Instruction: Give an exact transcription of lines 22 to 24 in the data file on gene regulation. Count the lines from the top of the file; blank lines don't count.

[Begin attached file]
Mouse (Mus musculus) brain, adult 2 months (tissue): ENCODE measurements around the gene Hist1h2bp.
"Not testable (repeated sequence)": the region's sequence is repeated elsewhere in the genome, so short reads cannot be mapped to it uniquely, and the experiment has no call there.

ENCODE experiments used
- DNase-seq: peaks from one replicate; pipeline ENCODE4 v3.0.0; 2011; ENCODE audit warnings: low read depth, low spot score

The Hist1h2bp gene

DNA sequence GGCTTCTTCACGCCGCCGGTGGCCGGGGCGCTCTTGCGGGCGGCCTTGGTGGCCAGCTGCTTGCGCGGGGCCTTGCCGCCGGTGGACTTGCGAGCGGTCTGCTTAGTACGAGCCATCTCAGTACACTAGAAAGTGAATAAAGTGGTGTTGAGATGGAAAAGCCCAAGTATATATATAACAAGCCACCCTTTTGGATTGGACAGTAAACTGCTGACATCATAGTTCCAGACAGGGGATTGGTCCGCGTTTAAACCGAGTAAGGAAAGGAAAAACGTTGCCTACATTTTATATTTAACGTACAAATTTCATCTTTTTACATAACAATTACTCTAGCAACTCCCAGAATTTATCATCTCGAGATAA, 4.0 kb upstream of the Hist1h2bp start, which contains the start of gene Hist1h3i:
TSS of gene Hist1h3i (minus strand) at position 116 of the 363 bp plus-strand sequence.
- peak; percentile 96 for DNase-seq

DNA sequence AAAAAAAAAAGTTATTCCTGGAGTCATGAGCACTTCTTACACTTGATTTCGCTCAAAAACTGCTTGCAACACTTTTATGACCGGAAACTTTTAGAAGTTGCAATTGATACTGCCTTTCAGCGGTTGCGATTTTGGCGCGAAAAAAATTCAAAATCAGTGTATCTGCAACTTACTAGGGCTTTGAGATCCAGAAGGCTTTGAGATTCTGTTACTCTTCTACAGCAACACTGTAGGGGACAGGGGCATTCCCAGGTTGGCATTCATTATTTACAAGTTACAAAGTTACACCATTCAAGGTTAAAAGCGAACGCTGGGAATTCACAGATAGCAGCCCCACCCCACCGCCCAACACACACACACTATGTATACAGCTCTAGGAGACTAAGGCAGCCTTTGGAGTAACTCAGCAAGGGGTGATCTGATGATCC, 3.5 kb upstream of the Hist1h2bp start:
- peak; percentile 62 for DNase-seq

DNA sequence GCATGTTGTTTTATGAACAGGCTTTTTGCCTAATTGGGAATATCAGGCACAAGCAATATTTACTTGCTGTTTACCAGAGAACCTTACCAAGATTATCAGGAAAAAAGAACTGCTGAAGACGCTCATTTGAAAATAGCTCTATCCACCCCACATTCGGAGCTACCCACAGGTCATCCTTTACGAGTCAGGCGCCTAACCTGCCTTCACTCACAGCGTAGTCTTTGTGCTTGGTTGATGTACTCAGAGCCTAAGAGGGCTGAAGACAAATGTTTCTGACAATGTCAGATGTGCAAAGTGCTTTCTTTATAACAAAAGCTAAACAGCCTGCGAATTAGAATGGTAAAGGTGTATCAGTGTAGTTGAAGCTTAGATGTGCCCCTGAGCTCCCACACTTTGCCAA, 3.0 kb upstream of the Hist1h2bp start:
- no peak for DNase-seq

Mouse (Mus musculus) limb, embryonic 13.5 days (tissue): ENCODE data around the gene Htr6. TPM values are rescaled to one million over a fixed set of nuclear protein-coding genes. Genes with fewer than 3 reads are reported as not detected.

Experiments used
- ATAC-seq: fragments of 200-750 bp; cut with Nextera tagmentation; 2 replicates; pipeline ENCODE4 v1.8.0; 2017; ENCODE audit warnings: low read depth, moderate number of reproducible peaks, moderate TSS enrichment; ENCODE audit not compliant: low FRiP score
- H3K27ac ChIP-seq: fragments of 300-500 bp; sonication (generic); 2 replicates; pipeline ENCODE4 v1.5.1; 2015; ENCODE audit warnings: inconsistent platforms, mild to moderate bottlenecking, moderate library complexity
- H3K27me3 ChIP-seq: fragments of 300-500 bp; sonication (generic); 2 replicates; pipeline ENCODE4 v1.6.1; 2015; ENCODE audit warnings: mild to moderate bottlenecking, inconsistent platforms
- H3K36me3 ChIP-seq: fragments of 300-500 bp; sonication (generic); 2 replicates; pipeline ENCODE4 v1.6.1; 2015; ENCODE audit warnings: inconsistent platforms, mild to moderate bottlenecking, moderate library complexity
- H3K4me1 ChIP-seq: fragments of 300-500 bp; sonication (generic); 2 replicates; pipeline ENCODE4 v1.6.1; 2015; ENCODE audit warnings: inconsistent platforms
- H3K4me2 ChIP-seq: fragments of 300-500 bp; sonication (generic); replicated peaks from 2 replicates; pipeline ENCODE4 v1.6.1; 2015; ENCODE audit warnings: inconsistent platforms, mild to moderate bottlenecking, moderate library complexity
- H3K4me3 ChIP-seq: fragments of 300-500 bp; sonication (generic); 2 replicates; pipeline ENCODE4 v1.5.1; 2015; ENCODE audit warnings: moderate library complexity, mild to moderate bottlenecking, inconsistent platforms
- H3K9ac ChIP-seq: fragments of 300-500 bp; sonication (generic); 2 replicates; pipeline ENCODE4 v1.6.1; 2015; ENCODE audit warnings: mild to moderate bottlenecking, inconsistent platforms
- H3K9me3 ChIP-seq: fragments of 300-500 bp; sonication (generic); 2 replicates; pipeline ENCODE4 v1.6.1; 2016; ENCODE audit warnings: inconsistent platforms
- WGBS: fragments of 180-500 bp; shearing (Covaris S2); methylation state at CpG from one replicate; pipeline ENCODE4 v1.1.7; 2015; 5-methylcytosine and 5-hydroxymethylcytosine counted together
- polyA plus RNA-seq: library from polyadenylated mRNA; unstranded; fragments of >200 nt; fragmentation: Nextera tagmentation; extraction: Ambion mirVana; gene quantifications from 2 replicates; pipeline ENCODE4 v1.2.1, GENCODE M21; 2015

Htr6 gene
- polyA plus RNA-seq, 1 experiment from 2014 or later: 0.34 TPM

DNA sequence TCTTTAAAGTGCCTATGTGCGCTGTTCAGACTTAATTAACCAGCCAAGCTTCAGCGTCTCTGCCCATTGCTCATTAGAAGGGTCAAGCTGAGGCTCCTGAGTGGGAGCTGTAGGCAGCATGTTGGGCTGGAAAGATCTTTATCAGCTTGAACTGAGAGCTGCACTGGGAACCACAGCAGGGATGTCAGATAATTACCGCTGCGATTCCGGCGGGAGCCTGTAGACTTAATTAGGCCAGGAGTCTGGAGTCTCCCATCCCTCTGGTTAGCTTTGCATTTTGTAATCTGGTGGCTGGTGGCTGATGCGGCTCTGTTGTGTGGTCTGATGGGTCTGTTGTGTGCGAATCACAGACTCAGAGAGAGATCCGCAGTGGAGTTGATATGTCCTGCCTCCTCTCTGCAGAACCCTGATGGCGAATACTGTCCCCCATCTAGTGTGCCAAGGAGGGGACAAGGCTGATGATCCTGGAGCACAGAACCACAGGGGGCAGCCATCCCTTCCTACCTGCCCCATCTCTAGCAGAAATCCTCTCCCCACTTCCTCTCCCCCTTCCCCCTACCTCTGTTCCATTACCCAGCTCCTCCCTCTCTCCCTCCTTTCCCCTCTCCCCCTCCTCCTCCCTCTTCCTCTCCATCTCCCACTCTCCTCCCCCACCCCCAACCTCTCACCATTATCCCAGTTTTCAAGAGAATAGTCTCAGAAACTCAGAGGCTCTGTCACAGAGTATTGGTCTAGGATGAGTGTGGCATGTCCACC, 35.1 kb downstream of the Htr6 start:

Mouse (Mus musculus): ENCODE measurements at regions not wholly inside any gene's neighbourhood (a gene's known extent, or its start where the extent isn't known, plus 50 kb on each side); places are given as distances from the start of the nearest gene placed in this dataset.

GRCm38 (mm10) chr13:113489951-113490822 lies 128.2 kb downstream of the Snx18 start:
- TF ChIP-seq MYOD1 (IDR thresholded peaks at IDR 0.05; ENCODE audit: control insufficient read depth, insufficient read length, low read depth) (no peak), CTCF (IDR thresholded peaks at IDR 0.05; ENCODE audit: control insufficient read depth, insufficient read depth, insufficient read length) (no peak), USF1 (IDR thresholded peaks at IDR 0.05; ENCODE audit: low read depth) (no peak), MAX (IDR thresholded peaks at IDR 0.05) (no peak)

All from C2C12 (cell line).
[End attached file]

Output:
- H3K9ac ChIP-seq: fragments of 300-500 bp; sonication (generic); 2 replicates; pipeline ENCODE4 v1.6.1; 2015; ENCODE audit warnings: mild to moderate bottlenecking, inconsistent platforms
- H3K9me3 ChIP-seq: fragments of 300-500 bp; sonication (generic); 2 replicates; pipeline ENCODE4 v1.6.1; 2016; ENCODE audit warnings: inconsistent platforms
- WGBS: fragments of 180-500 bp; shearing (Covaris S2); methylation state at CpG from one replicate; pipeline ENCODE4 v1.1.7; 2015; 5-methylcytosine and 5-hydroxymethylcytosine counted together